This iPad-compatible app offers quick access to an overview of PNF stretching complemented by 91 video clips demonstrating each technique. It is available from Apple’s App Store by clicking on the App Store button to the right.
In Facilitated Stretching iPad Version With Video, Robert McAtee and Jeff Charland provide an overview of PNF stretching—a safe and easy-to-use method that involves stretching the muscle, contracting it isometrically against resistance, then stretching it again to a new range of motion. These steps apply whether you are isolating one muscle at a time or using the spiral-diagonal patterns of PNF to stretch groups of muscles simultaneously. This book with integrated video includes the following features:
91 video clips that demonstrate live stretching for a clearer understanding of technique
A table of contents and video directory with active links to each exercise
Stretching routines for a variety of popular activities including running, golf, swimming, cycling, and throwing and racket sports
General stretches and stretches for older participants
Stretching activities with added strength work using stability balls and elastic bands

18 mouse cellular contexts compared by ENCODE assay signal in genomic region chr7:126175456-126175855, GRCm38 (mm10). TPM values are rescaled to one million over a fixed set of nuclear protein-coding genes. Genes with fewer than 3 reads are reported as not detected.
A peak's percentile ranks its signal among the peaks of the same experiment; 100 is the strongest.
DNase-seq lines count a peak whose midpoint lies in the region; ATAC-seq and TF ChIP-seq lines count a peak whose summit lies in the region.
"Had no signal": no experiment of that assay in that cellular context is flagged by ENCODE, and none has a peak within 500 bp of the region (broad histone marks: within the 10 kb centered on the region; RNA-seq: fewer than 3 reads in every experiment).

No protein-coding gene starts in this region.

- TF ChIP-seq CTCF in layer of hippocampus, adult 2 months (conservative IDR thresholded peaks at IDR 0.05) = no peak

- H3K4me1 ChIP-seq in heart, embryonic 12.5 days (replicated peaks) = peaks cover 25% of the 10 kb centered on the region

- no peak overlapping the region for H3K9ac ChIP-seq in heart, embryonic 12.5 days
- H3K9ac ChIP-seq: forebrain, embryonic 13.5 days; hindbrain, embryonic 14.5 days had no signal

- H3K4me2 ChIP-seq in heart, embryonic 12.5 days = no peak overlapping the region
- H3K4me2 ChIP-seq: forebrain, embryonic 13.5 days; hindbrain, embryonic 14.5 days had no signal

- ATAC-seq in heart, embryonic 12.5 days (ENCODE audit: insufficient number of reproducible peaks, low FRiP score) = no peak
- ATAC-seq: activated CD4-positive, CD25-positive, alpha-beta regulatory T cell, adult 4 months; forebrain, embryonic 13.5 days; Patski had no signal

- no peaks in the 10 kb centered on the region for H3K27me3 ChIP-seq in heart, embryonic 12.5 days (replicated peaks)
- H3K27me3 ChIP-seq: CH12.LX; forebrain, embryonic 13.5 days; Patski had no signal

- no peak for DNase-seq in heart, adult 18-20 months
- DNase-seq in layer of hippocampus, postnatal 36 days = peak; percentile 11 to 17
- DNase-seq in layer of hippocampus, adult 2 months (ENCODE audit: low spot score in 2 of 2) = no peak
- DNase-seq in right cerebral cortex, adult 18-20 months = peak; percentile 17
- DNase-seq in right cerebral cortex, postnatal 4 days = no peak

Stretching and strengthening tips for dealing with—and even preventing—common soft-tissue injuries
Following a regional approach by functions of muscle groups around specific joints, you will learn how to stretch each major muscle in the body, both individually and in groups. In addition, you will discover how to use group-pattern stretches to improve flexibility and coordination and individual muscle stretches to relax tight muscles and break up adhesions within or between muscles. Instruction is provided for using the techniques on your own or with a partner.
With Facilitated Stretching iPad Version With Video, you have a cutting-edge tool packed with the latest PNF stretching techniques to help you assess current muscle function, improve range of motion, increase strength, reduce overuse injuries, and enhance performance.
Part I. The Prerequisites
Chapter 1. Understanding the Basics of Stretching
Types of Muscle Contractions
Reflexes Relevant to Stretching
Types of Stretching
Guidelines for Stretching
Chapter 2. Focusing on Facilitated Stretching
Overview of PNF
From PNF Stretching to Facilitated Stretching
Guidelines for Performing Facilitated Stretches
Detailed Sequence for Facilitated Stretching
Safety Considerations for Facilitated Stretching
Effect of Fatigue on Stretcher and Partner
Chapter 3. Using the Spiral-Diagonal Patterns of PNF
Practicing the Patterns as Free Movement
Stretching With the Patterns
Strengthening With the Patterns
Part II. The Stretches
Chapter 4. Stretches for the Lower Extremity
Hip Extensors: Hamstrings and Gluteus Maximus
Hip Rotators: Piriformis
Hip Flexors: Quadriceps Group
Hip Flexors: Psoas and Iliacus
Plantar Flexors: Gastrocnemius and Soleus
Toe Flexors: Flexor Hallucis Longus, Flexor Digitorum Longus
Dorsiflexors: Anterior Tibialis
Toe Extensors: Extensor Hallucis Longus, Extensor Digitorum Longus
Evertors—Peroneal (Fibularis) Group; Invertors—Tibialis Anterior and Posterior
Spiral-Diagonal Patterns for the Lower Extremity
Chapter 5. Stretches for the Upper Extremity